Tuesday 21 May
Whiskered bat (Myotis mystacinus)
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Whiskered bat fact file
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Whiskered bat description
The whiskered bat (Myotis mystacinus) is the smallest member of the Myotis genus in Europe (2). It is very similar in appearance to Brandt's bat (Myotis brandtii); indeed Brandt's bat was only separated from the whiskered bat as recently as 1970 (5). Both species have shaggy fur (5), but generally speaking, the whiskered bat is darker in colour (2); the back is nut-brown, grey-brown or light brown, the belly is usually dark or light grey (2), and the wing membrane, nose and ears are blackish-brown (2). Definite distinguishing features between whiskered and Brandt's bats are the shape of the tragus, the teeth and the penis, which in Brandt's bat has a club-shaped tip (2).
- Murin À Moustaches.
- Murciélago Ratonero Bigotudo.
- Head-body length: 35 - 48 mm (2)
- Forearm length: 32 - 36 mm (2)
- Tail length: 30 - 43 mm (2)
- Wingspan: 190 - 225 mm (2)
- Ear: 12 - 17 mm (2)
- 4 - 8 g (2)
Whiskered bat biology
Bats are the only true flying mammals. In Britain bats are insectivorous (eat insects), and contrary to popular misconception they are not blind; many can actually see very well (6). All British bats use echolocation to orient themselves at night; they emit bursts of sound that are of such high frequencies they are beyond the human range of hearing and are called 'ultrasound' (7). They then listen to and interpret the echoes bounced back from objects, including prey, around them, allowing them to build up a 'sound-picture' of their surroundings (7). The whiskered bat produces echolocation calls at frequencies between 35 and 80 kilohertz (5). They emerge at early dusk, and with rapid, weaving flight they hunt over water or at low levels through woodland (2), taking midges, beetles, moths, and small dragonflies (2).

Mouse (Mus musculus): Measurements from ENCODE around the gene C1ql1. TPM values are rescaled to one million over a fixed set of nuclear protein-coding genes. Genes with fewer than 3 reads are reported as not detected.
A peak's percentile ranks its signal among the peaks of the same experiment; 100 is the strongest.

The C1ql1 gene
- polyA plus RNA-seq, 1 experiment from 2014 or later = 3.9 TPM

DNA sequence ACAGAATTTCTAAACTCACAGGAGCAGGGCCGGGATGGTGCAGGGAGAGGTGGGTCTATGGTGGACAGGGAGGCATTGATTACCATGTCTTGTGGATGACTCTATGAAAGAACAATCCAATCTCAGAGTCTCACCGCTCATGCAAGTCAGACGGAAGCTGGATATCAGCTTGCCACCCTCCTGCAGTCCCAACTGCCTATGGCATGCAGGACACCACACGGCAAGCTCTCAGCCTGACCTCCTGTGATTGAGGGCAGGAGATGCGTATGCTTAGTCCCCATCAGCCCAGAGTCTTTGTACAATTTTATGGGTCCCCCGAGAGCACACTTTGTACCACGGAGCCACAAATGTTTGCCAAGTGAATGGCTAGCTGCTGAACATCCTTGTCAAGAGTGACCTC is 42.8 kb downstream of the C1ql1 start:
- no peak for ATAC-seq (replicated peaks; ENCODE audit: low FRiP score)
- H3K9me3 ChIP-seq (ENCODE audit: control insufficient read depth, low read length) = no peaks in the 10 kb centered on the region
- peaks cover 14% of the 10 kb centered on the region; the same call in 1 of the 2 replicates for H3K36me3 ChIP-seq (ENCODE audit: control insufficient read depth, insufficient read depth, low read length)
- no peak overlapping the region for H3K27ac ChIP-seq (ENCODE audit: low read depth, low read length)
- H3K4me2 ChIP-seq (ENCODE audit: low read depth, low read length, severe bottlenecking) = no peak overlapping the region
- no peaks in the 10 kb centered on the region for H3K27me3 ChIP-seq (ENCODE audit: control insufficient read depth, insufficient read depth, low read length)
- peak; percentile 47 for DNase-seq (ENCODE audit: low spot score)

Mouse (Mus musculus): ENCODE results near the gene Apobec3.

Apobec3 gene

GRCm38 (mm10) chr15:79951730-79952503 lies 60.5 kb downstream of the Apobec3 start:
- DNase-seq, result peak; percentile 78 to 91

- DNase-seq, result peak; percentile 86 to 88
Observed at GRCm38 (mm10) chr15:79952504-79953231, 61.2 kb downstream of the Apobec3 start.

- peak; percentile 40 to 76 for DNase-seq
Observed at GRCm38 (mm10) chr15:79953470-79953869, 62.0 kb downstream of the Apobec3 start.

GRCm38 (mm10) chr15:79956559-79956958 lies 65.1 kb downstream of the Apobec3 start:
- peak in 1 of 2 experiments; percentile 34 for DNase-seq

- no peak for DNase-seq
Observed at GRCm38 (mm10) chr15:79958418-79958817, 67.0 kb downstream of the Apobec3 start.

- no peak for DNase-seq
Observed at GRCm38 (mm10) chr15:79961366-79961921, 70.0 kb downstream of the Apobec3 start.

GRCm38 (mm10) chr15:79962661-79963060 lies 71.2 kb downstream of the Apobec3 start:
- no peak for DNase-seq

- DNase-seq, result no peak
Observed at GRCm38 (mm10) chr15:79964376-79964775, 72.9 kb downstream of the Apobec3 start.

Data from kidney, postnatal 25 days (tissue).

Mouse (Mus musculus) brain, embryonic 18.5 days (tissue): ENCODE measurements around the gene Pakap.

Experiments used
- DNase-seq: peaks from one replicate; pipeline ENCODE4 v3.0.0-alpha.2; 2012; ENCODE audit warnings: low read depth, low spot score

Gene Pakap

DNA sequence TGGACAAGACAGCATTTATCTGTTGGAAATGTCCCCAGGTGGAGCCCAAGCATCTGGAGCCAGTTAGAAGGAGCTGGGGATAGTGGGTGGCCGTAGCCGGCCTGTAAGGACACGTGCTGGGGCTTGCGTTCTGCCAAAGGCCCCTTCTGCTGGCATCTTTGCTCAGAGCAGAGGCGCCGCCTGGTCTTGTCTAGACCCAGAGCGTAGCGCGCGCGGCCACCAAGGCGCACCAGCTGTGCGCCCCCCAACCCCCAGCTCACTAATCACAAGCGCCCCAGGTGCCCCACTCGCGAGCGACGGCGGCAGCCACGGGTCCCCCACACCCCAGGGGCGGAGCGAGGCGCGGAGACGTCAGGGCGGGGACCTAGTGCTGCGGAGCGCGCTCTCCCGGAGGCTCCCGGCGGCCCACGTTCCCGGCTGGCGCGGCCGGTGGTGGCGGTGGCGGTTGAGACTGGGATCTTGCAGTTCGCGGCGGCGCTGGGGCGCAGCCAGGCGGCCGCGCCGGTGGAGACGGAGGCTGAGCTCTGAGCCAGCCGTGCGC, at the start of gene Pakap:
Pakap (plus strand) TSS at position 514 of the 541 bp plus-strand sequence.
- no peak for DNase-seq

Mating tends to occur in autumn (5), but fertilisation is delayed until the following spring (7). Female whiskered bats gather into maternity colonies of 20 to 50 females in summer (7), and give birth to a single young in June or July. At three weeks of age the young bat can fly, and it is able to forage independently by about six weeks of age (5). During the summer males are solitary (7). Whiskered bats are known to live to a maximum of 19 years (2), but the average is probably closer to four or five years of age (7).Top
Whiskered bat range
The whiskered bat is uncommon in Britain, but it occurs throughout England and Wales, with a number of records from southern Scotland (7). Outside of Britain its distribution extends throughout much of Europe (2), but it is not particularly abundant (7).Top
Whiskered bat habitat
Tends to occur in gardens, villages and parks, typically roosting in houses (2). Whiskered bat summer roosts are often in buildings, lofts, behind external features of houses and in bat boxes (2). Hibernation occurs in caves, cellars and tunnels (2), where they tend to hang in rather exposed sites, whereas Brandt's bats tend to squeeze into crevices and the like (5).Top
Whiskered bat status
The whiskered bat is classified as Least Concern (LC) on the IUCN Red List (8). In Great Britain, all bats are fully protected under Schedule 5 of the Wildlife and Countryside Act (1981) as amended, and by the Conservation (Natural Habitats etc) Regulations (1994) (3). An agreement on the Conservation of Bats in Europe (EUROBATS) under the auspices of the Bonn Convention, also known as the Convention on Migratory Species (CMS) is in force, and all European bats are listed under Appendix II of the CMS (4).Top